Just received information on the new Norwegian Coast Guard cutters that will be replacing the three ships of the Nordkapp class in the form of a 26 page pdf that appears to have been briefing graphics from August 2014.
We discussed these ships briefly in an Oct. 5, 2016 post. June 25, 2018 Marine Log reported that VARD had won a contract to build three ships at a cost exceeding NOK 5 billion (about $618 million).
Deliveries of the three vessels are scheduled from Vard Langsten in Norway in 1Q 2022, 1Q 2023 and 1Q 2024 respectively. The hulls will be built at Vard’s Tulcea, Romania, shipyard;
According to the presentation they are going to be relatively big ships, about three times the size of the ships they will replace at 9,800 tons, and 136.4 meters (447.4 ft) loa, 19 meter (62.3 ft) beam, and 6.2 meter (20.3 ft) draft. Later information puts the beam at 22 meters (72.16 ft). That makes them larger than the icebreaker Glacier, although they are not icebreakers, only ice strengthened. It does not have an icebreaker bow.
They are expected to hangar two NH90 helicopters (10,600 kg/23,370 lb max TO weight) with deck space to land an AW101 (14,600 kg/32,188 lb max TO weight). They are expected to have a speed of 22 knots, endurance of eight weeks, accommodations for 100, collective CBRN protection, and space for containers on deck.
They will have a single medium caliber gun, apparently a 57mm, with an all weather fire control system, plus machine guns, sonar, and torpedo and mine storage for the helicopters. Since these ships will be armed very much like the Nordkapp class that they replace, there will all probably be provision for mounting Naval Strike Missile, although that is not mentioned in the briefing.
They will also be equipped with pollution abatement systems.
These ships were designed by VARD, also the designer of the US Coast Guard’s Offshore Patrol Cutter and Canada’s Arctic and Offshore Patrol Vessel. This might be a design we should consider as an Arctic Patrol Cutter. Certainly the Norwegian Coast Guard should be able to provide some good advice once they have had some experience with these.
Thanks to Lee for bringing this to my attention.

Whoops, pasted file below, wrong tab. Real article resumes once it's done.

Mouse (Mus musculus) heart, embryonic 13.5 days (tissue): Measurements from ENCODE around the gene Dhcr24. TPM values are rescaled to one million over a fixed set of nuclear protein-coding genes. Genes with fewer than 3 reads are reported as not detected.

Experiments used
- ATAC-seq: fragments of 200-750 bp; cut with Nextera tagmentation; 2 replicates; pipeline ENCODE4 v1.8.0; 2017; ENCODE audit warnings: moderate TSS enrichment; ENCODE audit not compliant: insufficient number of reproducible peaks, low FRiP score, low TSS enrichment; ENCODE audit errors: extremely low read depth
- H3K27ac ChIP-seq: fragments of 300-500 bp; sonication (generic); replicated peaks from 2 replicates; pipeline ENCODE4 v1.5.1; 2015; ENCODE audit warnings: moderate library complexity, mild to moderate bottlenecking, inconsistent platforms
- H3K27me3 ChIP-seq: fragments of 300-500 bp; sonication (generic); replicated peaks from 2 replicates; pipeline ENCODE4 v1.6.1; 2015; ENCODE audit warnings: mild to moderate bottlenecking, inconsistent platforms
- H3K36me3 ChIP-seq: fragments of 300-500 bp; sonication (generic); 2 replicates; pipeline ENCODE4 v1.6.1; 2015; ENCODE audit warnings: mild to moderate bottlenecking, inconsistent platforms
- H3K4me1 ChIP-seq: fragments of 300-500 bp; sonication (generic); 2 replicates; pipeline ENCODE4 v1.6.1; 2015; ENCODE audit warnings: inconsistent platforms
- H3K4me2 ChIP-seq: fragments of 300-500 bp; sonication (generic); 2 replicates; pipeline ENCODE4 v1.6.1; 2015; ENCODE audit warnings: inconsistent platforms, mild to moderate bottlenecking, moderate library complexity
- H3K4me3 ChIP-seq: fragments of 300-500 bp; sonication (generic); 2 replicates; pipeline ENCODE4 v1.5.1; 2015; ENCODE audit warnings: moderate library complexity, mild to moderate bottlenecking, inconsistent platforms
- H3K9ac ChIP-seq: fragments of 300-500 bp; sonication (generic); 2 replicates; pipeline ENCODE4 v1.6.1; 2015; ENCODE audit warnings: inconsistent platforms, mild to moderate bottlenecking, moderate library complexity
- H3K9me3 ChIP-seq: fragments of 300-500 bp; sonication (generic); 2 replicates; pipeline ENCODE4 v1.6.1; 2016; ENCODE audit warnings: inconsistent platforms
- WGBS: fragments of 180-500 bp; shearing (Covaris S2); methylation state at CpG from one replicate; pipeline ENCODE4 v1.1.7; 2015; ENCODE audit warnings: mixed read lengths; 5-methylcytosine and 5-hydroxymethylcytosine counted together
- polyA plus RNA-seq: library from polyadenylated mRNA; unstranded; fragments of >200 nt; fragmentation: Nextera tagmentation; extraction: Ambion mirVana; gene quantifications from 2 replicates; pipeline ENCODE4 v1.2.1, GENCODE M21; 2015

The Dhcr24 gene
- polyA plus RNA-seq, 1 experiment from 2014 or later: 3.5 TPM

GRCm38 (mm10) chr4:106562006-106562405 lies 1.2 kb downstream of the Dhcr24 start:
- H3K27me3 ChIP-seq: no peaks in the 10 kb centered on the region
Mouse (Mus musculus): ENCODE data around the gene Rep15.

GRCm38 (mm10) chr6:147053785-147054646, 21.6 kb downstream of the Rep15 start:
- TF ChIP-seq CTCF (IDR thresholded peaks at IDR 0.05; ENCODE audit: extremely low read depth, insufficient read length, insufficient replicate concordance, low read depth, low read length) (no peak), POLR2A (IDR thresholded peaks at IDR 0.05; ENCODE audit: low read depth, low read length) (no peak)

SAAB is providing their communications systems.
One thing I notice here is that these ships have their hull number preceded by a W, just as US cutters used to.
VARD (a Fincantieri company) is the leader in ice-classed or ice-capable ship design.
Let’s agree to disagree 😉
LMG Marin are the designers of this. It appears Vard are just the builders. http://www.lmgmarin.no/company/news-archive/457/lmg-marin-to-design-the-jan-mayen-class-coastguard-vessels
These and the older cutter, Svalbard, are getting the same radar used on the National Security Cutters. https://www.navalnews.com/naval-news/2019/08/hensoldt-delivers-trs-3d-radar-iff-system-to-norwegian-coast-guard/
In the meanwhile, KV Svalbard has reached the North Pole:
I’d like to say “that’s quite a feat for such a small ship with limited icebreaking capability”, but my first thought after seeing the headlines was “that ship really shouldn’t be able to get up there”.
While there are no treaties to restrict it, this is probably the first time someone has sailed a surface ship armed with more than just small arms to the North Pole. And the TRS-3D radar, obviously.
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Kongsberg to supply hull mounted sonar. https://www.navalnews.com/naval-news/2020/08/kongsberg-to-supply-norwegian-coastguard-vessels-with-ss1221-sonars/
Chuck, In this posting and in several others recently you quote the term “Arctic Patrol Cutter”. Can you explain this further? Is this term another name for the 3 proposed Medium PSC or is it a Arctic OPC or something all together different?
I am anticipating a need for a cutter capable of operating in the Arctic. Actually one of the Commandants talked about the possibility can’t remember which one for sure.
This might end up being the medium icebreakers, but I don’t think three is going to be enough if we talk about having medium icebreakers on the East Coast. What about the Pacific side?
Originally the OPC was supposed to have been ice strengthened, but that requirement seems to have been dropped in the effort to keep the price down. It may come back as we get toward the end of the program.
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Second of class has been moved from Romania where the basic structure was completed to Norway where it will be fitted out. https://www.navalnews.com/naval-news/2022/03/vard-transfers-norwegian-coast-guards-newest-vessel-to-norway/
Deliveries of the class are expected in 2022, 2023, and 2024.
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One of the three ships these are replacing has been transferred from the Norwegian Coast Guard to their Navy to serve as flag ship for the NATO standing mine countermeasures force. https://seawaves.com/2022/11/01/norway-transfers-nordkapp-to-navy-for-nato-flagship-duty/